The things you find tucked away in someone’s safe after they’ve died don’t always reflect well on them. But in the case of Robert Todd Lincoln, Abraham Lincoln’s eldest child and the only one to survive to adulthood, secret documents found in his safe helped restore his image as a righteous man and a good son. In the years after his father’s assassination, his mother, Mary Todd, suffered from severe depression, paranoia and mental illness to the point where her behavior became a concern to the family.
Mary Todd, who also had to bear the burden of losing three sons that died young, was said to have an irrational fear of poverty and sometimes walked around with thousands of dollars in government bonds sewn into her outfits. After she almost jumped out of a window to escape a fire that was a figment of her imagination, Robert had her committed to an asylum in Batavia, Illinois, in 1875.
Mary Todd got a lawyer and after a trial that made her son Robert look like a dirtbag who needlessly pushed his mother into an asylum without legitimate grounds, she was released. She drifted around Europe for four years before returning to Springfield, Illinois, where she died in 1882 at age 63. The cause of death was listed as paralysis and many believe that she may have had a stroke.
In 1978, nearly 50 years after Robert Todd Lincoln died at 82, caretakers of Hildene, his country home in Manchester, Vermont, found some papers labeled “MTL Insanity Papers” in a safe tucked away in his bedroom closet. The files, which contained Robert’s correspondence with family members and medical professionals regarding his mother’s condition, revealed that he wasn’t the uncaring son he’d been portrayed as. The file proved that his concern had always been his mother’s health and well-being.
Learning more about Robert Todd’s complex relationship with his mother is just one of many reasons to visit Hildene, the Lincoln family home in Vermont where Robert Todd Lincoln lived and died. Visitors can tour the stately home, built in 1905, visit a beautifully restored century old Pullman car, check out the estate’s farm and take a long stroll on the estate’s extensive grounds.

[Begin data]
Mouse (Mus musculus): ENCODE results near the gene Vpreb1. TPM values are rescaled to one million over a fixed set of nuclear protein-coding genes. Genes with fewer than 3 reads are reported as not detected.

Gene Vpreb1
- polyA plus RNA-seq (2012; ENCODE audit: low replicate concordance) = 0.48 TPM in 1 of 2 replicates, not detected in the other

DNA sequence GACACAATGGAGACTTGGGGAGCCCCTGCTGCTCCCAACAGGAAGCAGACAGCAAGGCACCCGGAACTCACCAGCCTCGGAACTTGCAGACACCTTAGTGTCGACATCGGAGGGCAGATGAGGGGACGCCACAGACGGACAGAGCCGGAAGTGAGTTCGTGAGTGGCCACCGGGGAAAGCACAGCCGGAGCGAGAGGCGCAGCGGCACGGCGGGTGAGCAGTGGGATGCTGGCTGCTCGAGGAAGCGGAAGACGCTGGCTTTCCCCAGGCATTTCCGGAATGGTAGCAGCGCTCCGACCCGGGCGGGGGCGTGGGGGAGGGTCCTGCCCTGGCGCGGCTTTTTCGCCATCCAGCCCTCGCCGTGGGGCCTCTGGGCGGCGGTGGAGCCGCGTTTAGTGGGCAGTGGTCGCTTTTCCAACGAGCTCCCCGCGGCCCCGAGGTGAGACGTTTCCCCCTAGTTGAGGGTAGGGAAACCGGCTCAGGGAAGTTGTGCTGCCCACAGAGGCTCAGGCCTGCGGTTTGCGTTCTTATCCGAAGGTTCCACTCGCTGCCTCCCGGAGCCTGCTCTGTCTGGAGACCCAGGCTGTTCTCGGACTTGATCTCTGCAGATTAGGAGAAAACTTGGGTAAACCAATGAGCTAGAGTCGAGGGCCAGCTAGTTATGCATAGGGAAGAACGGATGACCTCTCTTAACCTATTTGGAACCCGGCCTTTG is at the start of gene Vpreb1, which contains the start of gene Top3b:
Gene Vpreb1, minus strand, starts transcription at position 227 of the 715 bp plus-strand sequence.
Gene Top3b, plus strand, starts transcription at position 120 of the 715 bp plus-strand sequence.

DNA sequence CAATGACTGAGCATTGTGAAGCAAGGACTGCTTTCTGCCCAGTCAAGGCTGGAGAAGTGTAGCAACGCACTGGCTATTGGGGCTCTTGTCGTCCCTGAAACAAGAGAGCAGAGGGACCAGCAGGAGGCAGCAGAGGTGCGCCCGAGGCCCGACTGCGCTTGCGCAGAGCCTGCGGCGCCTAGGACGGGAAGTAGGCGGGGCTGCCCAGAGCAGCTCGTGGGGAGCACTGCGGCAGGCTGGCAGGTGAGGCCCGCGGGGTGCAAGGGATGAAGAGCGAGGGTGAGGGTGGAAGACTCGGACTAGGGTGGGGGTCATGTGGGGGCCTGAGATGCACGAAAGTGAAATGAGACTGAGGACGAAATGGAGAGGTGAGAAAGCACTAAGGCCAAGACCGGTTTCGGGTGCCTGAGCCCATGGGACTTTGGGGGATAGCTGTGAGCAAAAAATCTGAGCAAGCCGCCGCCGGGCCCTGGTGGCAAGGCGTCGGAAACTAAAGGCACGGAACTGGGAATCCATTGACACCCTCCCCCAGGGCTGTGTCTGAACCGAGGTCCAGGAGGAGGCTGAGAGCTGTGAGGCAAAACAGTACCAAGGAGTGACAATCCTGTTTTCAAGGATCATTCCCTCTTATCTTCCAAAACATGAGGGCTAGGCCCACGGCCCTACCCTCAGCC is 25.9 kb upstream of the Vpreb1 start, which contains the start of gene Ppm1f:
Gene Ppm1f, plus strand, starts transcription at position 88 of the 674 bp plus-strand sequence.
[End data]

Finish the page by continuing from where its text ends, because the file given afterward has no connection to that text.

Robert was said to have had a distant relationship with his father as a boy, thanks to the demands of his father’s career and the fact that he was often away from home. He was 21 when his father was assassinated but managed to carve out a remarkable career of his own, even as his mother was descending into increasingly worse mental health. He was a successful lawyer who later served as the U.S. Secretary of War and U.S. Ambassador to The United Kingdom before becoming the President and Chairman of the Pullman Company.
When Robert was 20, he and his mother stayed at the Equinox Hotel and he was taken by the natural beauty of the Manchester area. He vowed to return one day and did just that 40 years later, purchasing a 500-acre plot that was to become a country home that would serve as a residence for Lincoln family descendants until 1975. While his father kept his summer home just miles from the White House, Robert Todd preferred Vermont’s natural splendor. Today, the residence is maintained by the non-profit Friends of Hildene, and if you don’t mind plunking down $400-500 per night, you can stay at the Equinox if you want the full Lincoln experience.
My children enjoyed petting the farm animals but the highlight of the visit for me was touring Sunbeam, a restored 1903 Pullman car that was moved to Hildene a few years ago to honor Robert time at the company and the fact that his father signed the Transcontinental Railways Act, which paved the way for the construction of the transcontinental railroad. In the heyday of trail travel, more than 100,000 Americans slept on Pullman cars while traveling around the country each day. It might have taken forever to get from Chicago to New York, but if you take a walk through Sunbeam, you’ll wish it were still possible to travel the country in Pullman style.
[Photos and videos by Dave Seminara]